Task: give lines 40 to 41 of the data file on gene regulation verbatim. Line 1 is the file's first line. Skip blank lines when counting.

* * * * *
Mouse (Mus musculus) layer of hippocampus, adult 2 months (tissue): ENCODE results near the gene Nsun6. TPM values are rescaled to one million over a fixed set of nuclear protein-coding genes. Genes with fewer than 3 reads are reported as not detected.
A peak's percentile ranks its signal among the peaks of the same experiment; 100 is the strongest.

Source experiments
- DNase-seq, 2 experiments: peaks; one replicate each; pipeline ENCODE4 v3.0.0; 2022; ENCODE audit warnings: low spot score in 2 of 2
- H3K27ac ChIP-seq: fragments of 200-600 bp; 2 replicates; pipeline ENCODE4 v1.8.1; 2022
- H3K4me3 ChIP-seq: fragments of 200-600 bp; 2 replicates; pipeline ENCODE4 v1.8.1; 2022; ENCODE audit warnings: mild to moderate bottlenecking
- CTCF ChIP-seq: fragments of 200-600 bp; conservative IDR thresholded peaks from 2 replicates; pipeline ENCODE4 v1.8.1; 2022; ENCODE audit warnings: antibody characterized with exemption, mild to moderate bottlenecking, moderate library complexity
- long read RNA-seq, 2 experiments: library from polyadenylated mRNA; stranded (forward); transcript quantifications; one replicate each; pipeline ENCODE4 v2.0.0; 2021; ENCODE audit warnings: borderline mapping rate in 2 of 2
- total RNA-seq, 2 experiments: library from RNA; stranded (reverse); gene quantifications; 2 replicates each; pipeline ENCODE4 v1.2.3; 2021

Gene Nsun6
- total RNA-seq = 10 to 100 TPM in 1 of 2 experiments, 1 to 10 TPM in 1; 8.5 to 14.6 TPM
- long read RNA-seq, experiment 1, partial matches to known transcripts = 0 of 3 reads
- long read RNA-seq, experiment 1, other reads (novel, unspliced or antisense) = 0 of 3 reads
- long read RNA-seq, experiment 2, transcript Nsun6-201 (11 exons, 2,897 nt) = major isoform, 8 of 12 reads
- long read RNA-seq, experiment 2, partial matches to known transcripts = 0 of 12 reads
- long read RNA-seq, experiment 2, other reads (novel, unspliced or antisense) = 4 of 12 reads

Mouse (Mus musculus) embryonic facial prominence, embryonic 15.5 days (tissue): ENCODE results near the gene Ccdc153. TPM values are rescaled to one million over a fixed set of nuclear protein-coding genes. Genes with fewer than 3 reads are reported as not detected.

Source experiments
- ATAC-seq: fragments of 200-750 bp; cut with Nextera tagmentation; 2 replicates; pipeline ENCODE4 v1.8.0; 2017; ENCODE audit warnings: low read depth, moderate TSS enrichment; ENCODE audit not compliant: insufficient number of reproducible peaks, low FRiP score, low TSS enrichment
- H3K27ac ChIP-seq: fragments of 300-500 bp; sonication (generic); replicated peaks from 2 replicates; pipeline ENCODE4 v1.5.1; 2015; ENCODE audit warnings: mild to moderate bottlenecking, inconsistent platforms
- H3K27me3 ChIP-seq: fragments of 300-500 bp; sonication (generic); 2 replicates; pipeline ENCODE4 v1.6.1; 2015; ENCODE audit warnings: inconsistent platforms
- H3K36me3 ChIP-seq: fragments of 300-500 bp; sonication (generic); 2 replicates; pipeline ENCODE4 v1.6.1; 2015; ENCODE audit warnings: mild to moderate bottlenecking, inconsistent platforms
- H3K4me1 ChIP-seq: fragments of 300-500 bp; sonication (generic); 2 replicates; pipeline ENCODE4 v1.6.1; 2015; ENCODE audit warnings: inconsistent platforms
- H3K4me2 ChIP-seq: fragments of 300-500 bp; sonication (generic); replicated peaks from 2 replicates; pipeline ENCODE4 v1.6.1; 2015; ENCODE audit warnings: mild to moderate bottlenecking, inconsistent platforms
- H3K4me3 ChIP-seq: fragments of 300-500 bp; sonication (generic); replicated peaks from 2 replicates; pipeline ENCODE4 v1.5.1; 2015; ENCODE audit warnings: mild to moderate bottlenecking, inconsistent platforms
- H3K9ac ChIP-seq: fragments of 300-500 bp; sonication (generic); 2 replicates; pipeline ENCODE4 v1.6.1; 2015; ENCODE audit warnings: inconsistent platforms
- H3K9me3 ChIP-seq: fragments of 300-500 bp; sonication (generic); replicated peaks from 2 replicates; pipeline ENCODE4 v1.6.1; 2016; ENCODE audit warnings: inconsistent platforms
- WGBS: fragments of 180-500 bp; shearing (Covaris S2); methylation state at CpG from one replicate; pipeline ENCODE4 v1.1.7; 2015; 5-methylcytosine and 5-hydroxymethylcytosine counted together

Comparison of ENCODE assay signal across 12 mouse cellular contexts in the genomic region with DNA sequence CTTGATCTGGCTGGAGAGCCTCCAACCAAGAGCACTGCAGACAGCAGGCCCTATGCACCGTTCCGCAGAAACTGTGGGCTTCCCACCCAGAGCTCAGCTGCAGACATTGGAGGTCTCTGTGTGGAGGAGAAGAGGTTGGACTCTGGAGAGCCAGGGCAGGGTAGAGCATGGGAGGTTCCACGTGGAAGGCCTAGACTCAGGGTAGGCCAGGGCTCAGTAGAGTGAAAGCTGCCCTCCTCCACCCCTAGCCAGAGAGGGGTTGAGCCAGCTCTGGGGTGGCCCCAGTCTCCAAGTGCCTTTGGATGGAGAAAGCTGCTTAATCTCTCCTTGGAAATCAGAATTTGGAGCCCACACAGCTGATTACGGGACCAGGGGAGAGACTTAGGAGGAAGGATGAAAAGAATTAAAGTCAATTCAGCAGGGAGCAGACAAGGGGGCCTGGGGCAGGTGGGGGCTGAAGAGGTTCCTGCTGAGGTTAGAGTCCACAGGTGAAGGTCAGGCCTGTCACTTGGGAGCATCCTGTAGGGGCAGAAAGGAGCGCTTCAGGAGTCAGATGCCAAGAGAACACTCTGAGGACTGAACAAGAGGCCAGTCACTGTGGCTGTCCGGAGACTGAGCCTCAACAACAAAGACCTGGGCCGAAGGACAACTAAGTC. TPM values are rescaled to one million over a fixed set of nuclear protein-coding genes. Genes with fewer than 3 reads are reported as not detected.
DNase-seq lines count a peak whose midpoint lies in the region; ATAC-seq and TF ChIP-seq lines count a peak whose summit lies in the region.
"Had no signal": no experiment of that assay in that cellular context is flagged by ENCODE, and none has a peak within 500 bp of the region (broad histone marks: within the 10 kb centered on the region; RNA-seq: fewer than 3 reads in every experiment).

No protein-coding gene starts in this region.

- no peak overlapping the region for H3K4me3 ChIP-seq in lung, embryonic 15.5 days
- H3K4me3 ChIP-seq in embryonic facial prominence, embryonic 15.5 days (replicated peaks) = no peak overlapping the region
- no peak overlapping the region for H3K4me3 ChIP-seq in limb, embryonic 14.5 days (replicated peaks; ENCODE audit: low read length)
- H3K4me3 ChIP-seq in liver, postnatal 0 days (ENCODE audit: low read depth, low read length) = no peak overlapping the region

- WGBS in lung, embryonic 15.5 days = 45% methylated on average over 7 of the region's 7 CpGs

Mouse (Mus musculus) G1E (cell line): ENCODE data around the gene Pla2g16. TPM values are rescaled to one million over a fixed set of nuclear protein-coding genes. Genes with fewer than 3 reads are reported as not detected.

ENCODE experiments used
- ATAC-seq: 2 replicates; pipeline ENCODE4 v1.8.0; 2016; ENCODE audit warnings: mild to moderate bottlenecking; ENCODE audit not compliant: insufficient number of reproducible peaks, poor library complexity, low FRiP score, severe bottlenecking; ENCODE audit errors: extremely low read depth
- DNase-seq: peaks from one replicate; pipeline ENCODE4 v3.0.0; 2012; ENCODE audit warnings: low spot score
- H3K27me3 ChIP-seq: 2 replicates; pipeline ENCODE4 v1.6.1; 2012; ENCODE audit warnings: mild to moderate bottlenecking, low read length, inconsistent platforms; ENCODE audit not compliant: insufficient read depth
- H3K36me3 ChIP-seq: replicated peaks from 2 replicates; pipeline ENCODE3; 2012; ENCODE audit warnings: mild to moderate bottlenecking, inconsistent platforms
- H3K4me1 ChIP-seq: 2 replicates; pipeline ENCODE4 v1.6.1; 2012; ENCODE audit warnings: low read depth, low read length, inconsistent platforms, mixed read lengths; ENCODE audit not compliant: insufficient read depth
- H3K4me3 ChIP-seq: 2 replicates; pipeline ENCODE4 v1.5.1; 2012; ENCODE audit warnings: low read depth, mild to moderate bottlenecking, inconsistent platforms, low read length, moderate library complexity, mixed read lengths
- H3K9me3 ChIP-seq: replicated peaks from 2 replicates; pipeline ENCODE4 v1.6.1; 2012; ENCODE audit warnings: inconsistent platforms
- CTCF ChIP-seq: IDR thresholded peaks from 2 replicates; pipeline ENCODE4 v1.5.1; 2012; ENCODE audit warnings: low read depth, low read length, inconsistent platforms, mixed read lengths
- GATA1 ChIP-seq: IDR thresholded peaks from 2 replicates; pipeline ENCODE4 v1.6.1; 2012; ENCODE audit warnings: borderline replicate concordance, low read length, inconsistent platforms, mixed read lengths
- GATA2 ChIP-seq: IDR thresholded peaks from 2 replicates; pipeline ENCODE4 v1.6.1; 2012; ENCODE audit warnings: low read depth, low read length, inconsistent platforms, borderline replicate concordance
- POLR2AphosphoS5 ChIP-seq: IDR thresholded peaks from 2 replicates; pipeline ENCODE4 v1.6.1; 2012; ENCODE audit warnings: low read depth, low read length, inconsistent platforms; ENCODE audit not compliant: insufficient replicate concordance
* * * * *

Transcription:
- ATAC-seq: 2 replicates; pipeline ENCODE4 v1.8.0; 2016; ENCODE audit warnings: mild to moderate bottlenecking; ENCODE audit not compliant: insufficient number of reproducible peaks, poor library complexity, low FRiP score, severe bottlenecking; ENCODE audit errors: extremely low read depth
- DNase-seq: peaks from one replicate; pipeline ENCODE4 v3.0.0; 2012; ENCODE audit warnings: low spot score